Tao Wisdom – Don’t take Sides

light landscape sky sunset

Photo by Pixabay on Pexels.com

The Tao doesn’t take sides

It gives birth to both good and evil.

The Master doesn’t take sides;

she welcomes both saints and sinners.

The Tao is like a bellows:

it is empty yet infinitely capable.

The more you use it, the more it produces;

the more you talk of it, the less you understand.

Hold on to the center.*


Let go of fear, anger and judgments that keep us separate and in conflict.

Connect to the center and infinite wisdom beyond words.

More than ever, Find Your Middle Ground


*Mitchell, Stephen. Tao Te Ching (Perennial Classics) . Harper Perennial. Kindle Edition.

Inspiration – the Source

I came across this translation of the Tao Te Ching by Stephen Mitchell, and am really enjoying the fresh language and approach to the wisdom of Lao Tzu. A part of me also wonders, could it be that I have changed over time, and it is more than fresh words that open up new insight….

Let me know which version resonates with you today.

Tao Source


“Empty your mind of all thoughts.
Let your heart be at peace.
Watch the turmoil of beings,
but contemplate their return.

Each separate being in the universe
returns to the common source.
Returning to the source is serenity.

If you don’t realize the source,
you stumble in confusion and sorrow.
When you realize where you come from,
you naturally become tolerant,
disinterested, amused,
kindhearted as a grandmother,
dignified as a king.

Immersed in the wonder of the Tao,
you can deal with whatever life brings you,
and when death comes, you are ready.”

~ Lao Tzu*

* Mitchell, Stephen. Tao Te Ching (Perennial Classics) (Kindle Locations 373-383). Harper Perennial.

Here is a translation of the same verse 16 by John Braun Jr..

“Seek the reality of emptiness and stillness,
The great constants of existence.
Though life abounds, its creations rise and fall.

Eventually all return, in their own way, to Tao.
To return to Tao is to embrace stillness,
The relentless way of nature.
The flow of nature does not change.
To see its constancy is to know the intricacies of the ordinary,
Revealing patterns of the grand.

To ignore this constant is to mistake the eternal for the mundane, Bringing unharmonious selfish action and discord,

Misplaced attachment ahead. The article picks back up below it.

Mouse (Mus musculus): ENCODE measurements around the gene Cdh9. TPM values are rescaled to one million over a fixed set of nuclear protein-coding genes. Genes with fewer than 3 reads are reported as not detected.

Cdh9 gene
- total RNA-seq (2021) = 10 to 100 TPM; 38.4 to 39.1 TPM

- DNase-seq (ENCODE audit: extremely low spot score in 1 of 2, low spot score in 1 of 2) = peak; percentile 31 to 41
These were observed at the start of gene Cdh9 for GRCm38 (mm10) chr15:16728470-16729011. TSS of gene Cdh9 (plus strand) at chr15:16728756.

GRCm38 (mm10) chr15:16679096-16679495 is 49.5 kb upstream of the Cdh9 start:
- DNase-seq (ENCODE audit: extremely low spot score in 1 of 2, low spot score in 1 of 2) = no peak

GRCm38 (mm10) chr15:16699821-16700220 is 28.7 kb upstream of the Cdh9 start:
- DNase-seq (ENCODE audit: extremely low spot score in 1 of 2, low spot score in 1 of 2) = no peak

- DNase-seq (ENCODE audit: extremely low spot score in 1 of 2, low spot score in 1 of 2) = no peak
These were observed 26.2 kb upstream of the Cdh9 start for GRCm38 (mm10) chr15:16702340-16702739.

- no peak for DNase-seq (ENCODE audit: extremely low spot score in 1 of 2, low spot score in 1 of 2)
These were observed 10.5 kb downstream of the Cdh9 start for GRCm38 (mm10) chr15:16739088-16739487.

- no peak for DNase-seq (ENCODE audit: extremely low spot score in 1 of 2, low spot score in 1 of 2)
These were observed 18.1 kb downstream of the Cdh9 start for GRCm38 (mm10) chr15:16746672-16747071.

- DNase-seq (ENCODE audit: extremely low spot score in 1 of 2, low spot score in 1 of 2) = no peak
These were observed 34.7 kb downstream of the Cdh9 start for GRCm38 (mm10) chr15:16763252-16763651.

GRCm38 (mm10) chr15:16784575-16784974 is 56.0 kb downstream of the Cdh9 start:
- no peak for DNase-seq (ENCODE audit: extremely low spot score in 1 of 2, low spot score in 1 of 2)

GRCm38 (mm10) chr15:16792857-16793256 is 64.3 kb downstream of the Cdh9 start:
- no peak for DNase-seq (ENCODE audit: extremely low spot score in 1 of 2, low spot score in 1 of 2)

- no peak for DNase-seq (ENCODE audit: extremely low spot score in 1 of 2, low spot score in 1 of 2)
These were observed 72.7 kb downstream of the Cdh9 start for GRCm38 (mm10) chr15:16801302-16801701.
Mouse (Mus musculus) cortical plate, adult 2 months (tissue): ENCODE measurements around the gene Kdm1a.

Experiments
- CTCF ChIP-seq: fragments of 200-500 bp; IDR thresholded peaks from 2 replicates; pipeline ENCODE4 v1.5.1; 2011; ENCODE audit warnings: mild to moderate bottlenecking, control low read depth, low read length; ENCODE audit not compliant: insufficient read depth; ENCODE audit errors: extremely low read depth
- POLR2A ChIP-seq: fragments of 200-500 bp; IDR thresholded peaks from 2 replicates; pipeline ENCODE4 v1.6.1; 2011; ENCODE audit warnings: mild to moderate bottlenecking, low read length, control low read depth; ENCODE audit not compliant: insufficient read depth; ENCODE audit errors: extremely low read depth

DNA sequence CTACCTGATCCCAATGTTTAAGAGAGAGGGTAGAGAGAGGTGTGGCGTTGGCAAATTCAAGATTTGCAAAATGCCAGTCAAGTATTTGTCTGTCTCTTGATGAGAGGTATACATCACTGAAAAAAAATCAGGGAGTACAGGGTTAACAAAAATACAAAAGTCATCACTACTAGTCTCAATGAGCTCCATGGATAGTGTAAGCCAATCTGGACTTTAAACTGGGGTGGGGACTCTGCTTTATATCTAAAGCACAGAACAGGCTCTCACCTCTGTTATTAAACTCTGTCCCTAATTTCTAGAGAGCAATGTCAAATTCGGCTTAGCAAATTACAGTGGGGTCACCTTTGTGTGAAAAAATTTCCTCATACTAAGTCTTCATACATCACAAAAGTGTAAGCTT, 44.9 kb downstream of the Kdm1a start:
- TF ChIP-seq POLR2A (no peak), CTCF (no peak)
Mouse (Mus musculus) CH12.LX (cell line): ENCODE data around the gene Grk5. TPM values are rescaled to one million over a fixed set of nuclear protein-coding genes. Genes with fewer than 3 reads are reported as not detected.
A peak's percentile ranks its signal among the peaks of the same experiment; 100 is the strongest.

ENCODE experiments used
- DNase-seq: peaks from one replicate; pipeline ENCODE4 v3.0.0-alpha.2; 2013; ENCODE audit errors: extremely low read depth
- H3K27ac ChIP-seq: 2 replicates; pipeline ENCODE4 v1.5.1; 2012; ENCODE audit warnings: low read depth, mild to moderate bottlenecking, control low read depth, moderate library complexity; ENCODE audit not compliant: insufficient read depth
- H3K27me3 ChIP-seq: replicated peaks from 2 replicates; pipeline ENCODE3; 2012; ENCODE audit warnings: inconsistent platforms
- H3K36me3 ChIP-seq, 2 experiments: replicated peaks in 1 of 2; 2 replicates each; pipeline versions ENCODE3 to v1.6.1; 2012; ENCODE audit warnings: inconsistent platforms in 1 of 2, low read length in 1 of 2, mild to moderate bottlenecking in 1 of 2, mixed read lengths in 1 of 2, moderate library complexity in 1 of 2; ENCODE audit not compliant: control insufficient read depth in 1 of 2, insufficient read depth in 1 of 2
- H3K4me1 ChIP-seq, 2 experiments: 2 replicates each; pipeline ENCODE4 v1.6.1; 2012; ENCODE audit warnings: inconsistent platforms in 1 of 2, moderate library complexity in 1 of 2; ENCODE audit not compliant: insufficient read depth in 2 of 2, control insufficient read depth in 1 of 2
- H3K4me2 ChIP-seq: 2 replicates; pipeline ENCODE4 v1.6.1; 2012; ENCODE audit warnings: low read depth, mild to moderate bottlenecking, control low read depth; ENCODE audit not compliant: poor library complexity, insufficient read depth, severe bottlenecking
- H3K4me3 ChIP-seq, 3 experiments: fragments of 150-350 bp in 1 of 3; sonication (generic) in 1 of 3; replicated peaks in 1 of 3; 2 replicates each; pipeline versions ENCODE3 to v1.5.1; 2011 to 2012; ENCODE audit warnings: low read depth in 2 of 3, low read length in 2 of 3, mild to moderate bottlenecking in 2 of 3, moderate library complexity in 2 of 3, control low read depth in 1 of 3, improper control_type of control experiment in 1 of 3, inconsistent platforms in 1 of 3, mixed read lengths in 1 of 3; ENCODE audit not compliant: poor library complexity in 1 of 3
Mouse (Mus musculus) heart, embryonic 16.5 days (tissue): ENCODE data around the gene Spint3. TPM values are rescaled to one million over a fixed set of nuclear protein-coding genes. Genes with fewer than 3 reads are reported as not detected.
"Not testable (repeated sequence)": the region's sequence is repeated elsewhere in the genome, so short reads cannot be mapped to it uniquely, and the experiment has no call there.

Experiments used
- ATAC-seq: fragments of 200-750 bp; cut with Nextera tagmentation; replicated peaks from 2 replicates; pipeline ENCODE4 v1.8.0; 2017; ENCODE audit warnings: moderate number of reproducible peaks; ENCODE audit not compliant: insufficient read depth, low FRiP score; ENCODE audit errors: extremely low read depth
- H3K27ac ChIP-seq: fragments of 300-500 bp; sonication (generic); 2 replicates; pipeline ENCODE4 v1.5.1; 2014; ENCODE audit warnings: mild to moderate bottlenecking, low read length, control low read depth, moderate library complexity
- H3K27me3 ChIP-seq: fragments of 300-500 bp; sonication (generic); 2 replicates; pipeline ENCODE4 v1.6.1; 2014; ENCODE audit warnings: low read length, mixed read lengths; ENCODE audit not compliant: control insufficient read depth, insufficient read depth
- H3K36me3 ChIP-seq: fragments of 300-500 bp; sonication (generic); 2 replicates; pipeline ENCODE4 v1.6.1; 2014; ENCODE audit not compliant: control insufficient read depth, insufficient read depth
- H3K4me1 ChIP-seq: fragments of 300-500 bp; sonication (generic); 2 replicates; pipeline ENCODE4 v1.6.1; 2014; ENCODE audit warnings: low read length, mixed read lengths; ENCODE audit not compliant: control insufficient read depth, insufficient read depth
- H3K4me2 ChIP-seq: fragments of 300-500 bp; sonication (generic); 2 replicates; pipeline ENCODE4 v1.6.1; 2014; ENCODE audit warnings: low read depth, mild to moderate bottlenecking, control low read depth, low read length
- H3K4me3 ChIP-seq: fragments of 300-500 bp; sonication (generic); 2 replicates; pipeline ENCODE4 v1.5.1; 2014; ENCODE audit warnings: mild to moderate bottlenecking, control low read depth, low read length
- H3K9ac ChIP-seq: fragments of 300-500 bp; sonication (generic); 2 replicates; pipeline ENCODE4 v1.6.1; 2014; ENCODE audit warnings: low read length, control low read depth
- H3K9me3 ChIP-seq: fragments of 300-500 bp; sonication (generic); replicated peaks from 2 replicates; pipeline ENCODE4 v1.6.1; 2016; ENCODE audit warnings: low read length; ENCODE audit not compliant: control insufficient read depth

Pathologies to humanity.
Accepting the constant means opening the mind.
This leads to compassion and impartiality,
A respect for all that Tao provides and takes away,
And an understanding that all return to the ultimate reality of Tao.
Life is fleeting, Tao is constant:
An eternal emptiness, full to bursting.”

~ Lao Tzu*

*Braun Jr., John; Tzu, Lao; von Bargen, Julian; Warkentin, David. Tao Te Ching (Kindle Locations 269-284). . Kindle Edition.

More Yin and Less Yang

calmness close up closed eyes flora

Photo by Alina Vilchenko on Pexels.com

We live in an active, alert and agitated Yang dominated world. I’ve been noticing how people respond differently to this in WordPress.

The Yang aspects of ourselves want to acknowledge and state our position in order to lead or enlighten others. The Yin or feminine aspects of ourselves seek to understand and bring support and help.

Today, we need less charismatic leadership with an authoritarian fix-it attitude, and more understanding and compassion to bring us together in a harmony rather than conflict.

I’m not talking politics… but notice how this fits in so beautifully with the Tao philosophy and the wisdom of the Dalai Lama.

When you consider writing your next post, take a moment to pause and reflect on whether this will  add to the Yang aspect of the world, or support the Yin. Will it bring us to more understanding and sense of balance?

We can all make a difference by choosing our response in relationship to others and these times.

This weekend I am teaching the first module of a Yin Yoga Teachers Training program at Hummingbird Yoga and Massage in Bryn Mawr. Just as in the world, I believe we need from Yin in our yoga practice and teaching.

May we all find inner harmony and bring more Yin into the world.


Inspiration – Knowing

This repost just about sums it up for me today. Its one of my favorite passages from the Tao Te Ching.

Photo by Pixabay on Pexels.com

“Knowing the world is intelligent.
Knowing yourself is enlightenment.

Bending the world to your will takes force.
Willing yourself to bend is true strength.

Succeeding in the world yields riches.
Being content with what is yields wealth.

Apply Tao to the physical world and you will have a long life.
See past the physical world to the enduring presence of Tao and death will lose its meaning.”*


New to Lao Tzu and the Tao Te Ching? Read more about it here and here.